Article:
The movement of matter is never explicit. This program brings together three works that launchinquiries into the movement of matter as collaboration. Each with a distinct methodology, from cinematic documentary, earthquake as accomplice, to black liberation, and connecting histories of trade, optics, and art.
Labour/Leisure, Ryan Ermacora and Jessica Johnson
North American Premiere, Canada, 2019, digital, 19 min, English/Spanish
The Okanagan Valley in the Southern Interior of British Columbia is marketed as a destination of leisure, recreation, retirement, and wealth. Behind this facade is a largely invisible agricultural labour force, comprised of temporary migrant workers from the global south.
Serpent Rain, Arjuna Neuman and Denise Ferreira da Silva
Toronto Premiere, Norway, 2016, digital, 30 min, English
When prompted by a philosopher to make a film without time, the result is a video that speaks from inside the cut between slavery and resource extraction; between Black Lives Matter and the matter of life; between the state changes of elements, timelessness and tarot. Also see 4 Waters: Deep Implicancy at Gallery TPW.
Sunstone, Filipa César and Louis Henderson
North American Premiere, UK/Portugal, 2018, digital, 35 min, English/ Portuguese/Spanish
A colonial and visual history of optics conveyed with a strata of 16mm film, desktop screen captures and 3D CGI. Contrasting the system of triangular trade with the political potential of Op Art in post-revolutionary Cuba, Sunstone examines the diverse social contexts of optics, divulging a spectrum of humanist pragmatism, discovery and oppression. Also see All That Is Solid.
Ryan Ermacora is an award-winning filmmaker based in Vancouver, B.C. His work investigates the visible and invisible ways in which humans have engraved themselves into natural spaces and is informed by an interest in avant-garde depictions of landscape. His work has screened at the DOXA Documentary Festival, The Edinburgh International Film Festival, WNDX and VIFF.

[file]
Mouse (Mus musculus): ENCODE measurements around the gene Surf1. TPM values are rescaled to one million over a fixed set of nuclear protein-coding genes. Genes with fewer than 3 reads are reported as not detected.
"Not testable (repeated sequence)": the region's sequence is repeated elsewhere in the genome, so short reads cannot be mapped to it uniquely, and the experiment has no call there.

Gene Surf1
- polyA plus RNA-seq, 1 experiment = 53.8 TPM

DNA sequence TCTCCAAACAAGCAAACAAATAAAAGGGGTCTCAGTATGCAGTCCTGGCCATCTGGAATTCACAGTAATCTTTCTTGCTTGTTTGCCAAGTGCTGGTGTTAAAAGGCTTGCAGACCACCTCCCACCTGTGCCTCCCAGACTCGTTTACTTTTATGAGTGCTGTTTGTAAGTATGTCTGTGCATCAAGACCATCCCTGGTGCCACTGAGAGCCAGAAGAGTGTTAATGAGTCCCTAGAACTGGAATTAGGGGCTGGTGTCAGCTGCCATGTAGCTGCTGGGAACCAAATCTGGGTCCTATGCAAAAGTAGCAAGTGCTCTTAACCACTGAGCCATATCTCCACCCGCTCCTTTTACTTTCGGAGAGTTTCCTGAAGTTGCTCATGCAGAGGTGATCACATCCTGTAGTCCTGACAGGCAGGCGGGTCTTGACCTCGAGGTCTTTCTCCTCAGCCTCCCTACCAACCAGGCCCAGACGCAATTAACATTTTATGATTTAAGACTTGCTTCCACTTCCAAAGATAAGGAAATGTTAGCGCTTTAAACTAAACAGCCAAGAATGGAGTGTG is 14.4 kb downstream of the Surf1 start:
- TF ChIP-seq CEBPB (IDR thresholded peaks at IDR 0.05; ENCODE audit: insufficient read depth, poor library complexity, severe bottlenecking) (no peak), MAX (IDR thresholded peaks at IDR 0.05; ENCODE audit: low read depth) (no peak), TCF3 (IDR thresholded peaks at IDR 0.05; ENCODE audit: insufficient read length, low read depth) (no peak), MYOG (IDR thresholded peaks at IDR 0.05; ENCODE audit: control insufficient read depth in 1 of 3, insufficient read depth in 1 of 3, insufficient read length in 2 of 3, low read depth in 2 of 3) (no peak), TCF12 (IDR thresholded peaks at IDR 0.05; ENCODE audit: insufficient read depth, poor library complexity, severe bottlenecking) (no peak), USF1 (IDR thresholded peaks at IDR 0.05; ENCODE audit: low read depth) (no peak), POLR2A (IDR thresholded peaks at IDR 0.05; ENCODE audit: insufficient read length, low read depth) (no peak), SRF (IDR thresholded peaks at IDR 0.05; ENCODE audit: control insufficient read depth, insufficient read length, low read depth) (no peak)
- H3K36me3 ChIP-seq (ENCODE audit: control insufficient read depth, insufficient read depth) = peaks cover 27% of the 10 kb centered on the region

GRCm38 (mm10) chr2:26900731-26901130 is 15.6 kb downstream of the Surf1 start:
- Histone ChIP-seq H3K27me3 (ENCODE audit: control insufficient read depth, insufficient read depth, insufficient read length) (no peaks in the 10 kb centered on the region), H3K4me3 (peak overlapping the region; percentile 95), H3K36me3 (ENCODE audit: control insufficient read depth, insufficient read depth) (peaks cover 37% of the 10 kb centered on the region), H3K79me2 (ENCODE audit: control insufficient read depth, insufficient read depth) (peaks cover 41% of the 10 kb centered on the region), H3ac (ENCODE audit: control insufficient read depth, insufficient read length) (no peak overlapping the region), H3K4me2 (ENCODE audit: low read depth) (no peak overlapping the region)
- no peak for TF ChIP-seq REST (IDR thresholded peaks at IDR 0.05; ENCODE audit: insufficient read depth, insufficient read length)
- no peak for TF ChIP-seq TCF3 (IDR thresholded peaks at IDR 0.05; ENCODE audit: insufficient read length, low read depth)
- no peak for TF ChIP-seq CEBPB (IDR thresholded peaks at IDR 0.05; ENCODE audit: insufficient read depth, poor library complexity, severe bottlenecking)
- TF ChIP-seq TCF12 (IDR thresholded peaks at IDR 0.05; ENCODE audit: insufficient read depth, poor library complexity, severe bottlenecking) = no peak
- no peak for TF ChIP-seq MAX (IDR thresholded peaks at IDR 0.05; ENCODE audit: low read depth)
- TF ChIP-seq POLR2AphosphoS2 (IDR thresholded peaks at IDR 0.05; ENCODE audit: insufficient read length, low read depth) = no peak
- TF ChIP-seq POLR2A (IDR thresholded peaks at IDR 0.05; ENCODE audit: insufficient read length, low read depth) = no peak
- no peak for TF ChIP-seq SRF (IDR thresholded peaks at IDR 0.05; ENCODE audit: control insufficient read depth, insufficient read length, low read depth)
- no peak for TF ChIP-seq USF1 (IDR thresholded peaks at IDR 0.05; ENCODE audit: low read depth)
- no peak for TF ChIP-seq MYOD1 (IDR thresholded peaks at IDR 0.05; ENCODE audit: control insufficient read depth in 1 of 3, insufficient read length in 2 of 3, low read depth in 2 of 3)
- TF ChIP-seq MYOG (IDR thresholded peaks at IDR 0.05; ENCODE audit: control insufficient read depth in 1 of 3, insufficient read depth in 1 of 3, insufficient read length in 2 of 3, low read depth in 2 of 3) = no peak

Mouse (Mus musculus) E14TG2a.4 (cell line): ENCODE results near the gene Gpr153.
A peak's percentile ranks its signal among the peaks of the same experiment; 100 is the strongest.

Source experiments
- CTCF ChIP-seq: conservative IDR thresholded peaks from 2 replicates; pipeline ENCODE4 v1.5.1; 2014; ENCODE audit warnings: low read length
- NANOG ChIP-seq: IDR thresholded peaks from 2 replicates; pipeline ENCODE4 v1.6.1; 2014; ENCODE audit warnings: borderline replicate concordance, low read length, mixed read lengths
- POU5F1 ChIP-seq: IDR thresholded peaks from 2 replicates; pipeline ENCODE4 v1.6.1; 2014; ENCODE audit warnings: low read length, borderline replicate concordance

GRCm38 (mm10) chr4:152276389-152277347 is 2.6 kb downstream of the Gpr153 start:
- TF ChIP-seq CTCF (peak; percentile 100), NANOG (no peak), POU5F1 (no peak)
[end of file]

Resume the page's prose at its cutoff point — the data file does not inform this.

Jessica Johnson is an award-winning experimental filmmaker based in Vancouver, B.C. Her films have played at Vancouver International Film Festival, Festival du Nouveau Cinéma, Images Festival, WNDX, and internationally, in cities such as Edinburgh, Trento, and Leiden.
Dr. Denise Ferreira da Silva is a Professor and Director of The Social Justice Institute (the Institute for Gender, Race, Sexuality, and Social Justice) at the University of British Columbia. Her academic writings and artistic practice address the ethical questions of the global present and target the metaphysical and ontoepistemological dimensions of modern thought.
Arjuna Neuman is an artist, filmmaker and writer. His work has been presented at Whitechapel Gallery, London; Istanbul Modern, Istanbul; Sharjah Biennial, UAE; Bergen Assembly, Norway; at NTU Centre for Contemporary Art, Singapore; and the 56th Venice Biennale.
Filipa César is an artist and filmmaker interested in the fictional aspects of the documentary, the porous borders between cinema and its reception, and the politics and poetics inherent to the moving image and imaging technologies.
Louis Henderson is a filmmaker who is trying to find new ways of working with people to address and question our current global condition as defined by racial capitalism and the ever-present histories of the European colonial project. Their working method is archaeological.
Image: Ryan Ermacora and Jessica Johnson, Labour/Leisure, 2019.